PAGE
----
Devante Claridge, Community Engagement Worker, MyVision Oxfordshire

Devante Claridge, Community Engagement Officer, MyVision Oxfordshire, has lived with a visual impairment all his life. Devante knows first-hand the importance of creating awareness and integration of people with a visual impairment in the community and has one sole ambition, to enrich the lives of blind and partially sighted people and others.  Devante also volunteered as a befriender, to support others with their mental wellbeing, which has given him transferable skills.

Sponsor: Thank you to Specsavers for sponsoring this workshop and project work.

Key issues in charity governance

Good governance is fundamental to a charity’s success. This workshop will explore some key issues in relation to charity governance and we’ll discuss how to get your charity’s governance right. We’ll cover:

  • Trustee duties
  • Conflicts of interest management
  • Where to draw the line between strategy and operations
  • Risk management

Active engagement and knowledge sharing will be encouraged during the session.

Audience: Everyone – particularly Trustees and Senior Management.

Geography: All, but where law is referenced this will be the law of England and Wales, but there will be signposting to Scottish law.

Gareth Roy, Senior Associate, Russell Cooke

Gareth is an experienced charity lawyer, advising a wide range of organisations across the sector from large, national charities to small, local organisations. He specialises in advising charities on governance and commercial matters. Gareth is also a charity trustee himself, sitting on the board of the Money and Mental Health Policy Institute.

Sponsor: Thank you to Russell Cooke for sponsoring and facilitating this workshop.

Journey to Net Zero

In this workshop, participants will gain practical insights and tools to develop and implement effective sustainability ideas.

Audience: All

Geography: UK wide

Emily Berry, Partnership Manager, Utility Aid

Emily has a passion for supporting the third sector to save time and money on their energy provision. Emily supports our partners and their members and is delighted to be working in partnership with NCVO. She believes that collaboration is key to achieving a sustainable future and regularly holds webinars and discussion groups to provide tips which will help you identify potential areas of cost recovery and support you in reducing energy consumption and wastage.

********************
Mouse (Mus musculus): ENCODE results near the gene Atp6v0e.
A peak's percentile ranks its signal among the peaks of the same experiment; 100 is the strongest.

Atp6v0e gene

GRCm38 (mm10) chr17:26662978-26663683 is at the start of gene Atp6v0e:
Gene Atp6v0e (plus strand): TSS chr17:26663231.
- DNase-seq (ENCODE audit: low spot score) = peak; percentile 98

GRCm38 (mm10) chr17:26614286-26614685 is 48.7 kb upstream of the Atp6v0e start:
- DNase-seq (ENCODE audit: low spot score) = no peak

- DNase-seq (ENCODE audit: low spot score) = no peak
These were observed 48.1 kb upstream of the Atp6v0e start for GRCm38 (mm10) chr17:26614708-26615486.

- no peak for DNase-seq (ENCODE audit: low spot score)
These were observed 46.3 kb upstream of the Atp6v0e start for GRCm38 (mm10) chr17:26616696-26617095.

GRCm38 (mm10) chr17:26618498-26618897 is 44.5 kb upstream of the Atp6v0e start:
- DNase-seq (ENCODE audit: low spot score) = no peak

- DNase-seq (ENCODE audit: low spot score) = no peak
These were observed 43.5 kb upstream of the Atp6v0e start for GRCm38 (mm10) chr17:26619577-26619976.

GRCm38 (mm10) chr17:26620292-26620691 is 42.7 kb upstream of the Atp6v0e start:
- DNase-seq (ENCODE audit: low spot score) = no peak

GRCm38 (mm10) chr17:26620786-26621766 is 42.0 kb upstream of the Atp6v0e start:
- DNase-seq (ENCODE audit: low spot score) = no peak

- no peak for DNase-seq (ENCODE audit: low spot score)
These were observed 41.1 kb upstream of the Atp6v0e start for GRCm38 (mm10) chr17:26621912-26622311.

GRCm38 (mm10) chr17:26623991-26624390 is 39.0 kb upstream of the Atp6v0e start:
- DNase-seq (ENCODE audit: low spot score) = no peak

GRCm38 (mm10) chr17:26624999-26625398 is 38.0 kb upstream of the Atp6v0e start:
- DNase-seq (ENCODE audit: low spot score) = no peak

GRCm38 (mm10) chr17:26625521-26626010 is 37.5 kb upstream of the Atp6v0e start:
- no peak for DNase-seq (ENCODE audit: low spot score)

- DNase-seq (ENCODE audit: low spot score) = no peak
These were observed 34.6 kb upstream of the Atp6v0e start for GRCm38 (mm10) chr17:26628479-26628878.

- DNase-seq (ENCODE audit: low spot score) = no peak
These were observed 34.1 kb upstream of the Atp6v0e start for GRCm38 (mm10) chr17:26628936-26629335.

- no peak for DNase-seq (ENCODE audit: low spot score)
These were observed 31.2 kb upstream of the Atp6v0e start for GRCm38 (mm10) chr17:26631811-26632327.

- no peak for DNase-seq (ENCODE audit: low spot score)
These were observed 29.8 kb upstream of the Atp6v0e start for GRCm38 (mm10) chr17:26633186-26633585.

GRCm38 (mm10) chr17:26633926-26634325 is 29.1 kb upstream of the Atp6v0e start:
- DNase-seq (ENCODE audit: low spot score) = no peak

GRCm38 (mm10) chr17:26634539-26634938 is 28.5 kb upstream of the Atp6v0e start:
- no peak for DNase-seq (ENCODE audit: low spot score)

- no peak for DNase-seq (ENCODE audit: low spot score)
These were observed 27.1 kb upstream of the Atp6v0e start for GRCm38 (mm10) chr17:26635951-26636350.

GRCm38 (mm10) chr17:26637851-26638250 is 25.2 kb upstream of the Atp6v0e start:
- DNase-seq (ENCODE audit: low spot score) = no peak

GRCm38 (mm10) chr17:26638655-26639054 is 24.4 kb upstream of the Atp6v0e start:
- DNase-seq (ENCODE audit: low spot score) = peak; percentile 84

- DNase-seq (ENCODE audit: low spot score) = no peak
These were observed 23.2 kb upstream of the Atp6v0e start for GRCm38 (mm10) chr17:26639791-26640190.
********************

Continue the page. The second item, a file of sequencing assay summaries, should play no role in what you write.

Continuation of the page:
Vision Partnership:  Getting involved in eye research: why and how

Research is critical to our understanding of eye health and disease. It informs how we live, how we treat conditions and how we design the health system. Eye research is dramatically underfunded and this needs to change. In this workshop, you will learn about the range of eye research happening at Glaucoma UK and the Macular Society and you will find out how you can get involved.

Co-hosts Joanna Hodgkinson (Glaucoma UK) and Dr Peter Bloomfield (Macular Society) will take you through the value of different types of research, sources of funding and how more action on research in sight loss and visual impairment can make a difference. There will be an opportunity to design your own research questions and suggest areas of research that should be prioritised. You will also learn how Visionary members can help people take part in research and ensure the voices of those with lived experience of sight loss are heard in the design and delivery of eye research.

Overall, you will come away from the session with a better understanding of how best to engage with meaningful research. We will identify clear ways for patients and charities to come together to ask, and answer, vital questions to fight sight loss.

Audience: All

Geography: UK wide

Dr Peter Bloomfield, Director of Research, Macular Society

Peter is Director of Research at the Macular Society. He is a neuroscientist by background and his PhD from Imperial College London focused on human brain imaging. Over the last 15 years, he has conducted research across a range of medical and life sciences topics, from novel treatments to technology to improve care. He is a trustee and interim chair of the Healthcare Quality Improvement Partnership who promote healthcare quality improvement through audit.

Joanna Hodgkinson, Head of Research, Glaucoma UK

Joanna is Glaucoma UK’s first Head of Research. The charity has funded research for many years, and Joanna’s role is to set a research strategy and ensure the charity is funding the most impactful research. Prior to this, Joanna was Head of Support Services at Glaucoma UK, having previously worked in strategy for the Ministry of Defence and as a chemistry teacher.

Sponsor: Thank you to Glaucoma UK and Macular Society for sponsoring and facilitating this workshop.

Workshop Session 2: 15:30-16:45

Recruit, retain and uplift – maximising your fundraising